I found the string of government soldiers clad in green uniforms moving near the crest of a ridge that pointed to the airfield.

“We can look around the area, but the fighters have landed for the day.” I told my back seater, Seo. “And we, too, must land soon.” I leaned my fuel mixture, just in case.

“I understand,” Seo replied, then spoke Lao words into his radio receiver.

I weaved along the ridge and scouted the terrain ahead, finding no sign of enemy troops. The point man had half a mile to go.

Boom.

A mortar round exploded fifty feet in front of the column. The point man fell.

The North Vietnamese Army [NVA] attack had fooled me. I had searched all the way out to rifle range, but not to mortar range. I felt my anger rise.

You’ve challenged me, now you’ll pay.

The racket of small arms firing brought me to reality. I called the house.

“We’ve got a battalion-sized fight going. Tell one of the FACs to get a set of T-28s out here. Now.”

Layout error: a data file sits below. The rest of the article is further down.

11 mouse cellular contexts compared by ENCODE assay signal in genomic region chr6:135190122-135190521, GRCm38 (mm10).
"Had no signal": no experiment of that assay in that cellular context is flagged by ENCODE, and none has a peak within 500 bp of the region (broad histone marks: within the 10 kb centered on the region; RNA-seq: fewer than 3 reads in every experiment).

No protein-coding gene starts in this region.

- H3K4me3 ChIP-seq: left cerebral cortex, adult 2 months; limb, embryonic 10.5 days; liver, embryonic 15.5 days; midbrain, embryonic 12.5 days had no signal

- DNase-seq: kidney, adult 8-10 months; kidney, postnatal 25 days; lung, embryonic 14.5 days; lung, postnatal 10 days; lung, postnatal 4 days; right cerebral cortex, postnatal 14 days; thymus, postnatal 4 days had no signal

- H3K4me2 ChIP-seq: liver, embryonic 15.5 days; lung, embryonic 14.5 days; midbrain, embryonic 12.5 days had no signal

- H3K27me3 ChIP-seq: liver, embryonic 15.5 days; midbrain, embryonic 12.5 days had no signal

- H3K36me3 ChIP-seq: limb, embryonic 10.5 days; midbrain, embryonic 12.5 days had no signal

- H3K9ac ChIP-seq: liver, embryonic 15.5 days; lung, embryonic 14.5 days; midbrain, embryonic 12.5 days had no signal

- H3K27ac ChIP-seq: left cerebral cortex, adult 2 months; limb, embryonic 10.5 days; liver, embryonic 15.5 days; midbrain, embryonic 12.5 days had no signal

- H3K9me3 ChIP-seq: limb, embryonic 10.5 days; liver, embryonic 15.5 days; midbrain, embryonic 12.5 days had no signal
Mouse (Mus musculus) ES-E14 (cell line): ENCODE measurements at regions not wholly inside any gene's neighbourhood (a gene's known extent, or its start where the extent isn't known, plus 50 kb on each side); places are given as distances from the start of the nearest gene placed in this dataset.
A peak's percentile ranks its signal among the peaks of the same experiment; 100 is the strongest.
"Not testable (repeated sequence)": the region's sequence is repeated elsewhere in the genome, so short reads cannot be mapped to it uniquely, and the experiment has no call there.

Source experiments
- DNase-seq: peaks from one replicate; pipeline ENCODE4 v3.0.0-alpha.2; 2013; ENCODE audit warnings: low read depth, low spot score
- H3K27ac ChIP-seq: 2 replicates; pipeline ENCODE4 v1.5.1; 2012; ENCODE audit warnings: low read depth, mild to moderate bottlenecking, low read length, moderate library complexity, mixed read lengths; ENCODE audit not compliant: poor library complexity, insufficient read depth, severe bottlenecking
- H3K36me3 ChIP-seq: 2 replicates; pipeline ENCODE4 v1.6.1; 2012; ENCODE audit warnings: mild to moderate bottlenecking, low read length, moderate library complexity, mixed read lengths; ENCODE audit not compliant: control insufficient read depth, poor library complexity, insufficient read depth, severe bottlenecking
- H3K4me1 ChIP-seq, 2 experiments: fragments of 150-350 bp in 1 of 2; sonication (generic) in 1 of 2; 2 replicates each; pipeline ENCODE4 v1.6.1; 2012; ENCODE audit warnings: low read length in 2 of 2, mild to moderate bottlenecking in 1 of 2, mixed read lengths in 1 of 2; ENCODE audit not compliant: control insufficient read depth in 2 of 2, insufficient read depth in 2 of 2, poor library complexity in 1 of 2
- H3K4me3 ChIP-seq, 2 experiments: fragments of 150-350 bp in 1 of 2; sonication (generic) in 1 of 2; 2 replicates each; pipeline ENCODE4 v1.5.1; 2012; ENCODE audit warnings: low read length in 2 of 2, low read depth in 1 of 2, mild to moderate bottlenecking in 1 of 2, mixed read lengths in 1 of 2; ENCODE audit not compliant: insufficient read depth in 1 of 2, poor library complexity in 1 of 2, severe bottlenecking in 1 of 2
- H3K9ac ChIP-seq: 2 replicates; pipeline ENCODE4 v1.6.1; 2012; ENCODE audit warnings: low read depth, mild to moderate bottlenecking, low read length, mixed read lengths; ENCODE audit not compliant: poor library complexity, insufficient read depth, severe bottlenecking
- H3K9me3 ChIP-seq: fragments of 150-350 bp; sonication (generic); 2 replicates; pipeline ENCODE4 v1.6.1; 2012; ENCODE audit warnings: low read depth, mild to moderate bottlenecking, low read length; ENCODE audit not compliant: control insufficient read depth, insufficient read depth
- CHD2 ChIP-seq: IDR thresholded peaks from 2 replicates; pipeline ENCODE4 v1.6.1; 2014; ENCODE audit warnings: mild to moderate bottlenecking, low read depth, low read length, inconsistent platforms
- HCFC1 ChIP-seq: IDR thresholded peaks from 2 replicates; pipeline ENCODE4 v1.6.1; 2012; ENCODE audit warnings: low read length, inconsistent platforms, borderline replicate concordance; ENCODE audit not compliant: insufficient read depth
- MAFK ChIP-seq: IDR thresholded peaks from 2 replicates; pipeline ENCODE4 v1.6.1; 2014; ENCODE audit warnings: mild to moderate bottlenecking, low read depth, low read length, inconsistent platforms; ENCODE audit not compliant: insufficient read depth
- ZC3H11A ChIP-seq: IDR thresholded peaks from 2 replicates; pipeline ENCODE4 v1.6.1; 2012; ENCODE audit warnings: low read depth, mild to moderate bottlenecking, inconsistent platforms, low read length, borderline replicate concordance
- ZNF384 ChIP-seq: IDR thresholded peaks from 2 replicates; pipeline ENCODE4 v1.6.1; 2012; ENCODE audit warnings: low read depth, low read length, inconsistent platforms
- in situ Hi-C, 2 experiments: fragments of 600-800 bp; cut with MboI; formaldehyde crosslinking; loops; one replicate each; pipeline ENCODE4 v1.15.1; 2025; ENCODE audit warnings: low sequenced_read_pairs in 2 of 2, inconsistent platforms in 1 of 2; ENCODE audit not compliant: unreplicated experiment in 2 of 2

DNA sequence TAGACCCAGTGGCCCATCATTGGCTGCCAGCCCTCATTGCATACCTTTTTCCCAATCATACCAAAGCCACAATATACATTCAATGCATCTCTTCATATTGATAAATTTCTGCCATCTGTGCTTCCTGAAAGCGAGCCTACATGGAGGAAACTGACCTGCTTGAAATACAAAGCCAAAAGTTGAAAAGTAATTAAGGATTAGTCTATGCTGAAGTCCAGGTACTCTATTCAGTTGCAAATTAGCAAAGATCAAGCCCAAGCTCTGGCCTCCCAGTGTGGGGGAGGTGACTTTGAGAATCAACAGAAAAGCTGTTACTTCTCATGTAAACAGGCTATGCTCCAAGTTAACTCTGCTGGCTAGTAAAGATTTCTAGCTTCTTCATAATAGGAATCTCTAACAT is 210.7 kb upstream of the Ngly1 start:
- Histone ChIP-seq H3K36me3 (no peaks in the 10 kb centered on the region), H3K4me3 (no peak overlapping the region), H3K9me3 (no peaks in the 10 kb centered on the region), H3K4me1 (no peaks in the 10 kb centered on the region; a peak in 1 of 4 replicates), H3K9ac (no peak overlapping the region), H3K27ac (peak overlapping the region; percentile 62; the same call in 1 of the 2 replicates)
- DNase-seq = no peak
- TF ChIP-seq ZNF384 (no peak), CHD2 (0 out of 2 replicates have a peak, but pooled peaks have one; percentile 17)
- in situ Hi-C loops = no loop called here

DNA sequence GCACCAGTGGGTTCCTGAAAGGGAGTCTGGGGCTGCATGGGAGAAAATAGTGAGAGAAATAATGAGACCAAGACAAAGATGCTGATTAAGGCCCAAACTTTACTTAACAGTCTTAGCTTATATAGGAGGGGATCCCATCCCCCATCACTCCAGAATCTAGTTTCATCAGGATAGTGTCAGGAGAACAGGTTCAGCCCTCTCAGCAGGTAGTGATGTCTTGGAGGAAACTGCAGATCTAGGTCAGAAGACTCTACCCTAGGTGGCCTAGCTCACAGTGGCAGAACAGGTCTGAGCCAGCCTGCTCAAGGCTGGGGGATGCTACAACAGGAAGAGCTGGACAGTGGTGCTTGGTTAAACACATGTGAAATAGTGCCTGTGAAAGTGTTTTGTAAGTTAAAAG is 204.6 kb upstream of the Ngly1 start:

“They’re eating dinner,” our radio operator said, “and I think the Royal Lao Air Force is done for the day.”

“And I’m nearly out of gas. But the NVA is on a different schedule. They have a nasty little attack underway. Send help, please.”

I scoured the flat area at the southern base of the mountain. Twenty NVA soldiers, crouching in light-colored uniforms, stood and crossed a dirt trail. A kilometer farther south two mortar positions blinked as they launched their small bombs at the hilltop.

Below me, our troops formed a ragged perimeter. Their disarray matched the frantic radio calls in their native language.

“Hang on,” I told Seo, and yanked the airplane to the right, slicing down in a two-hundred-and-seventy-degree turn, passing over the “friendlies.” I armed a rocket and aimed at the closest concentration of enemy troops.

Bam.

I pulled off hard right, just above the smoke, then reversed left toward the mortar flashes and armed another rocket.

Bam.

I could hear the distinct pop of bullets passing the wingtip as I whipped the airplane around toward the friendly lines. Damn. One rocket left. I could use a small nuke.

Excerpted from Quoth the Raven by Jim Roper. Contact Roper at www.ropersbooks.com